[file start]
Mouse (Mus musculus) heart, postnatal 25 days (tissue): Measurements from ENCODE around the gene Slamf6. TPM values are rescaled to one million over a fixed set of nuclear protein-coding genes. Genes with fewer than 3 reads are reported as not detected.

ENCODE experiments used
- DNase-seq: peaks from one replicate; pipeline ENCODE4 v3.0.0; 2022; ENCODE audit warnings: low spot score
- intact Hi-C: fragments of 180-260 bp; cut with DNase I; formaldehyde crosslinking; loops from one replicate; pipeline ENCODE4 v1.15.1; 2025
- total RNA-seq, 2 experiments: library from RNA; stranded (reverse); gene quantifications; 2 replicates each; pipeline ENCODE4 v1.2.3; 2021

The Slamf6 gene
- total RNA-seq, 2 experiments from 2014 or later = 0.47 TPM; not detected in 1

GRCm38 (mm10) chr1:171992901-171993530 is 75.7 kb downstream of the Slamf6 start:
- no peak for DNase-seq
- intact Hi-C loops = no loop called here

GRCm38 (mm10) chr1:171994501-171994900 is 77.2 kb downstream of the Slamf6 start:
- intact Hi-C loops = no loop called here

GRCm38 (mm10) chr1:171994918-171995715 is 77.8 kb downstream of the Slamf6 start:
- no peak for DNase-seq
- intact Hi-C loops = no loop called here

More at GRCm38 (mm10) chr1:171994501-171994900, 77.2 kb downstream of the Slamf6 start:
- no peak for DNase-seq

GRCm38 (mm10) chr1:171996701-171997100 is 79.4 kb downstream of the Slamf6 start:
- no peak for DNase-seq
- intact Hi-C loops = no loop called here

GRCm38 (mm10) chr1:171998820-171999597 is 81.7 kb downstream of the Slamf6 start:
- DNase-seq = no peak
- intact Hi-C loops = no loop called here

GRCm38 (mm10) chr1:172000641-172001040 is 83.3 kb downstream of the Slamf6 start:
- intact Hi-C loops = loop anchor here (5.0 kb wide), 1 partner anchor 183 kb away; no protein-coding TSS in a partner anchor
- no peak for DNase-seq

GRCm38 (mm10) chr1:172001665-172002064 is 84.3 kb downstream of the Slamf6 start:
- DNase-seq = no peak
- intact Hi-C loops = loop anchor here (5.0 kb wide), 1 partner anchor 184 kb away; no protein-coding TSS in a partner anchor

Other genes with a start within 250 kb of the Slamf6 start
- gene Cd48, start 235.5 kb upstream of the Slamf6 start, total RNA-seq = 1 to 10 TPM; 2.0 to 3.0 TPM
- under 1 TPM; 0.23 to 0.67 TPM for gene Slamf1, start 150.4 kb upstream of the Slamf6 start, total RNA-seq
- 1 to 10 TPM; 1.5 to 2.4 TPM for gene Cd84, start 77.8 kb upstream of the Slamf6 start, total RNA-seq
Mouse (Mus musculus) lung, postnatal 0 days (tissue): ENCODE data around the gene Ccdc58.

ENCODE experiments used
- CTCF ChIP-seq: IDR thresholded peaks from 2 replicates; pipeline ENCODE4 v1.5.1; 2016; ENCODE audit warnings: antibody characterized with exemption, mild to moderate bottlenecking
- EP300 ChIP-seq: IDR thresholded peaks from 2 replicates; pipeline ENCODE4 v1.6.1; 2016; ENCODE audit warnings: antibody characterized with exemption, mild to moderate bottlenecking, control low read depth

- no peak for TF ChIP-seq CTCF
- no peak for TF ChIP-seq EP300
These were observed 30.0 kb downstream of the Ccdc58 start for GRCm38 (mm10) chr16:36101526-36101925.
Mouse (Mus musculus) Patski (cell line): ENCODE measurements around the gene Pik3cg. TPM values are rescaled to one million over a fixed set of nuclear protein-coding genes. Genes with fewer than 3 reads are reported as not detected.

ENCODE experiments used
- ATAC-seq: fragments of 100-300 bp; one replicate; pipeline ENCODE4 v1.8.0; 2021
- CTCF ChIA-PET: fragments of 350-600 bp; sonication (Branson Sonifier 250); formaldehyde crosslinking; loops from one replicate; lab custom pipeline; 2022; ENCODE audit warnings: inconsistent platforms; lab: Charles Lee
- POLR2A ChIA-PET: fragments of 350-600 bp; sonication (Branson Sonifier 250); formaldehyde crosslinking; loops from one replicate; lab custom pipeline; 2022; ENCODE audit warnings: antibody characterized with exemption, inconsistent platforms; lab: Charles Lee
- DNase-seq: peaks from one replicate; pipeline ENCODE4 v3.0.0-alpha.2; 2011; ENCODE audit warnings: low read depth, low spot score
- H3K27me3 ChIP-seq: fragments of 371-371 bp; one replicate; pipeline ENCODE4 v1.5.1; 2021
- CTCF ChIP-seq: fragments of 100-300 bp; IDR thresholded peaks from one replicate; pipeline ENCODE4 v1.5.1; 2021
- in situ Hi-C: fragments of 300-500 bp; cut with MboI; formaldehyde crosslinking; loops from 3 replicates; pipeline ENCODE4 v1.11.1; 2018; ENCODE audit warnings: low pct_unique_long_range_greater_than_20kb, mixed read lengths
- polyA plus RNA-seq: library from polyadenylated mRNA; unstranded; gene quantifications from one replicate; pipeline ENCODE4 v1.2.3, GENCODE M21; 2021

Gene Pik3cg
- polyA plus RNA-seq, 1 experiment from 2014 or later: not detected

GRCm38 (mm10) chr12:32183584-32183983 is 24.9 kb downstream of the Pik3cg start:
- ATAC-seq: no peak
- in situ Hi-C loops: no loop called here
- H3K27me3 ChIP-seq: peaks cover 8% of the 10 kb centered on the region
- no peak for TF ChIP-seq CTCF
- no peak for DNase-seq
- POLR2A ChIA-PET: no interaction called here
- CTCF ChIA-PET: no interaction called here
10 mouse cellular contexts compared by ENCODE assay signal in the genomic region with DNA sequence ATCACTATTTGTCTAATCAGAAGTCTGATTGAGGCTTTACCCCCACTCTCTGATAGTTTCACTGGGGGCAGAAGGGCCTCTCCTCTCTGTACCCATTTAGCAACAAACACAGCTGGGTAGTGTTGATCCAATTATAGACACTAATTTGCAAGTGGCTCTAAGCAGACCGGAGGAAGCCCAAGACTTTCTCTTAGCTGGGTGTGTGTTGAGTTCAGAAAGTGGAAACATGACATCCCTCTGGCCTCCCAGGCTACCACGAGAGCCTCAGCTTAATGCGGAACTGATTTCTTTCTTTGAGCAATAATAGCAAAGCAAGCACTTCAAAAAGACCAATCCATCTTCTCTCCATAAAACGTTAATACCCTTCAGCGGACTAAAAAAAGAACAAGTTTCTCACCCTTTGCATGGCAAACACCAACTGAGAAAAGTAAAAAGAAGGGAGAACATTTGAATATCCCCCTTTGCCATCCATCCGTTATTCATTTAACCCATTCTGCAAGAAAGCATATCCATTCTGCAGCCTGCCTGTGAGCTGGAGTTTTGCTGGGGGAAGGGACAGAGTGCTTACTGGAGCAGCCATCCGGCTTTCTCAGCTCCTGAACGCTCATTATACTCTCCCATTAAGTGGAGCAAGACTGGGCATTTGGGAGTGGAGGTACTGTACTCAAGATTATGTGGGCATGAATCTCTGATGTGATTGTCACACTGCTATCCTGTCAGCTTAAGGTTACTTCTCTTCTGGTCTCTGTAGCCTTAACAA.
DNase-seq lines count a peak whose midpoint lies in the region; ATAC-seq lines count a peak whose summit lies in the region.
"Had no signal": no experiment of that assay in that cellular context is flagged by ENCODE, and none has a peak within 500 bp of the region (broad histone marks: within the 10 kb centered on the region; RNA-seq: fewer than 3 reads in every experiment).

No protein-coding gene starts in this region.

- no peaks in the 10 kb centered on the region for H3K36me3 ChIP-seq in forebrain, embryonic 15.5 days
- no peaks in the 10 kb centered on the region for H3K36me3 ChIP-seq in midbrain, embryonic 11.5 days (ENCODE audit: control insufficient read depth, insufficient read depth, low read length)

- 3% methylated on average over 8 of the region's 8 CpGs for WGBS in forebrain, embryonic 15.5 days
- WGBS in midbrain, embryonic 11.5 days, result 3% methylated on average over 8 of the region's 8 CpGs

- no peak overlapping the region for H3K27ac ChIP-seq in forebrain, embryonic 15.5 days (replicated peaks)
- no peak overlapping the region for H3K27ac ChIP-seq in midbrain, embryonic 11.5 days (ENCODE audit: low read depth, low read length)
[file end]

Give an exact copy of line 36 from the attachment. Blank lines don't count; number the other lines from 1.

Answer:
- CTCF ChIP-seq: IDR thresholded peaks from 2 replicates; pipeline ENCODE4 v1.5.1; 2016; ENCODE audit warnings: antibody characterized with exemption, mild to moderate bottlenecking